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  • Posted

    Congratulations Joe - glad it worked out for you.

    I had my FLA in Dec 2017 and am also doing well, though mine was for both prostate cancer and urinary issues (flow problems).

    As for John and others, FLA is: Focal Laser Ablation

    Dr K as he is often called is Ara Karamanian. If you do a web search on him you can find his website. There are a few other practitioners of FLA, but since insurance tends to be little or nothing for this procedure, the number doing the procedure is small.

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  • Posted

    FLA - focal laser ablation done by a radiologist instead of an urologist. Dr K is in Houston and highly recommendable. I met him as well.

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  • Edited

    I agree with you , it has been 3 months since I had FLA with Dr K , I'm doing great , Do you remember how long did it take to you to reach the top of your recovery ? I do not know if I am already at the top or still going , as you mentioned it is worth every penny , I still email Dr K and get email back or phone call same day , hope more Doctors could be in touch with patients as Dr K does .

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    • Posted

      I was noticing improvement for 9+ months, most in the first 6 then continual slower changes. I believe some of it was due to the bladder problems I had (and still have) due to urinary retention over 15+ years. While most of us are told we have 'BPH', and that may be ONE of the issues, I (and others) have additional complications that all impact our urinary health.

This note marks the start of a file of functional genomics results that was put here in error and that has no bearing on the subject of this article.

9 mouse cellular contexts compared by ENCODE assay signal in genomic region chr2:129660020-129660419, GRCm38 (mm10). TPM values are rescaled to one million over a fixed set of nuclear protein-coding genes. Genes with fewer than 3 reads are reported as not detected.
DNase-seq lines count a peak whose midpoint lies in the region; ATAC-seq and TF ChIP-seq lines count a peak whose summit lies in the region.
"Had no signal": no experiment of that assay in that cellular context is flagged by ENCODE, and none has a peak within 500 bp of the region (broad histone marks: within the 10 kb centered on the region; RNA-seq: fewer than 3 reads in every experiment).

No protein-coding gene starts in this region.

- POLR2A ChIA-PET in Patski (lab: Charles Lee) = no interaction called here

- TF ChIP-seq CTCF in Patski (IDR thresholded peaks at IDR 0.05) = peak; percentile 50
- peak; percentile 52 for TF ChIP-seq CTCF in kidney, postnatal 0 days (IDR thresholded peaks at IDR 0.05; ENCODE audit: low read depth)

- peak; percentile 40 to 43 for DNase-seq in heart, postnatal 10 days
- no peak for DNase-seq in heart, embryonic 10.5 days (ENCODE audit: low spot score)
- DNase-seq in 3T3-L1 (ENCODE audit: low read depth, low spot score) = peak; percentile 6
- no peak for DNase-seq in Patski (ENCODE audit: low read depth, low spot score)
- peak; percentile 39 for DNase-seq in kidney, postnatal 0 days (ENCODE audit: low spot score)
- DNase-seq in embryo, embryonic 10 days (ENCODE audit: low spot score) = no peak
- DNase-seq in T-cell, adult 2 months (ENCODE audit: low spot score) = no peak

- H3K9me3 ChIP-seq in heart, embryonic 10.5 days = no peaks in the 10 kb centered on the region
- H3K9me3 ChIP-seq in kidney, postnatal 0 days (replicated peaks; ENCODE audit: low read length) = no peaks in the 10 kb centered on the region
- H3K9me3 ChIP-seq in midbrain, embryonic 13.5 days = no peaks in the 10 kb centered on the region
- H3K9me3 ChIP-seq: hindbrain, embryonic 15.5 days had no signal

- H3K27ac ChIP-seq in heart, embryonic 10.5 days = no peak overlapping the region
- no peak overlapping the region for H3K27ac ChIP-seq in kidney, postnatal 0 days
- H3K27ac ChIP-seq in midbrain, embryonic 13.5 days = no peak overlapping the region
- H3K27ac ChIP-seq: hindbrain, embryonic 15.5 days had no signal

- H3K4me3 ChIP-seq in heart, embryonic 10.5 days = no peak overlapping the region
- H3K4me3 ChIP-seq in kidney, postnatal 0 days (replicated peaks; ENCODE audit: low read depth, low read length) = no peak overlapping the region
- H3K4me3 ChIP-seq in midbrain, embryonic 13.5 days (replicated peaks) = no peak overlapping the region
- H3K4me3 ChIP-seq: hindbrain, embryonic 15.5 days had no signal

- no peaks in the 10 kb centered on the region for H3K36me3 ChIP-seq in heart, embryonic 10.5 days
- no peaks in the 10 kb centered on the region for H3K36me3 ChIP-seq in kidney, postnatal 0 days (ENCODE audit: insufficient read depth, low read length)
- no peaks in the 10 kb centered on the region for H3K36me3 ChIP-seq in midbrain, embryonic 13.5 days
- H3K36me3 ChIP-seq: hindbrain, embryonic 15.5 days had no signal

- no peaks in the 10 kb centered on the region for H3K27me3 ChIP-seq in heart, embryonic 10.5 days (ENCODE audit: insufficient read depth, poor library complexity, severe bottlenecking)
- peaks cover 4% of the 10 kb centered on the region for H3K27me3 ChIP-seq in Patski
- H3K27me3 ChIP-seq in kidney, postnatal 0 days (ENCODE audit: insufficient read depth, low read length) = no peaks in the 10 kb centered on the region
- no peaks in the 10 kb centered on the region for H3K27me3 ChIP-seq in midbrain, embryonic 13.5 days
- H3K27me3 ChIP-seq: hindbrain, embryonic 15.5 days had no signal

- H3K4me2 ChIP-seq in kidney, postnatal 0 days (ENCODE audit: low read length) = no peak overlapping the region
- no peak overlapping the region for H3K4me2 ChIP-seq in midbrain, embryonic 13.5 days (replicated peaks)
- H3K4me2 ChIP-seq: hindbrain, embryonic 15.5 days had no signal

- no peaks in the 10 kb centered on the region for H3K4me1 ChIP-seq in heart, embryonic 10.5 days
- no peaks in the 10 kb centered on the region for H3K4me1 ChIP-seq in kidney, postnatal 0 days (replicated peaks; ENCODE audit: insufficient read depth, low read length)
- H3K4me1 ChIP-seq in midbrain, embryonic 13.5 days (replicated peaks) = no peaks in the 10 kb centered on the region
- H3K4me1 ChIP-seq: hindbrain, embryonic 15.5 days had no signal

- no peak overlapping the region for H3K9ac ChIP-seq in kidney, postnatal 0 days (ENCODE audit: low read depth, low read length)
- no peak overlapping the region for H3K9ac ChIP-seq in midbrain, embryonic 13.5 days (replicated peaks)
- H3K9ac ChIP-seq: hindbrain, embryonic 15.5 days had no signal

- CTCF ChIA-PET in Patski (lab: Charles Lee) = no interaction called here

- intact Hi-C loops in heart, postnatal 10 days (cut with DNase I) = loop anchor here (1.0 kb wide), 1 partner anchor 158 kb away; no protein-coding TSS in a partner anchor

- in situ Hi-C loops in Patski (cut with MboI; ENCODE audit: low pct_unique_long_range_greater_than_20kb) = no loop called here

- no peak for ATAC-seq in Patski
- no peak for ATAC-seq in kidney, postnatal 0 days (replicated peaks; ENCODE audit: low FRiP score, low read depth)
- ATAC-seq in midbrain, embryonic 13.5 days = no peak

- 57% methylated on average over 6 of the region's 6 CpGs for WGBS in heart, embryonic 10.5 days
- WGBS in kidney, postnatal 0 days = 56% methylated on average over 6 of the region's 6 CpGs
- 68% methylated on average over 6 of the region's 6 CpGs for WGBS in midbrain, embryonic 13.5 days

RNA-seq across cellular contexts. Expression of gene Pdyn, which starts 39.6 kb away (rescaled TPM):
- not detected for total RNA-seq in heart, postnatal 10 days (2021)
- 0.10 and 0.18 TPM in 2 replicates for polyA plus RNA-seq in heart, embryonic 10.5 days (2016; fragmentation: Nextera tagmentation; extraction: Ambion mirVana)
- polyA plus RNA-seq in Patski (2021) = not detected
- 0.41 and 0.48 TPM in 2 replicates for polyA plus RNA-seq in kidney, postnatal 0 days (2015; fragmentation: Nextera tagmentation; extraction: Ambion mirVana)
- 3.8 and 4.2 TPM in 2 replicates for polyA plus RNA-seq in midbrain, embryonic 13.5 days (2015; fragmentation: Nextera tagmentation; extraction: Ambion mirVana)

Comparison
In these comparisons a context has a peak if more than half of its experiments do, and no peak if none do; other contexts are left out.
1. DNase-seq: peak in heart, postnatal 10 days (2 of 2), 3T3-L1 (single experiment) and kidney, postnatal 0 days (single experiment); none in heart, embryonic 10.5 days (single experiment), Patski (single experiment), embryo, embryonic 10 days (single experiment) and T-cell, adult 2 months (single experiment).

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    • Posted

      Tim,

      I also have bladder issues and currently self-cath 6x/day as I am unable to void without a catheter. Curious if you were able to void naturally before your FLA procedure and did you travel to Houston to have it done by Dr. K? I am researching options while using CIC to hopefully rehab my bladder and am interested in your history prior to your FLA procedure.

      Thanks and good luck going forward!

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    • Posted

      Hi Patrick,

      Interestingly, I'm in an almost identical situation to yours. Have been CIC'ing since Summer '14 and am at about 6 times a day. Waiting to see more clinical results for FLA for BPH. I did already try PAE in Fall of 15; however, largely due to enlarged median lobe, it didn't help.

      Best of luck!

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    • Posted

      I was not doing CIC prior to the FLA, though I may not have been far from needing to. The urologist I was seeing at the time wasn't very helpful. He wanted to do one of the standard procedures, of which I was not interested.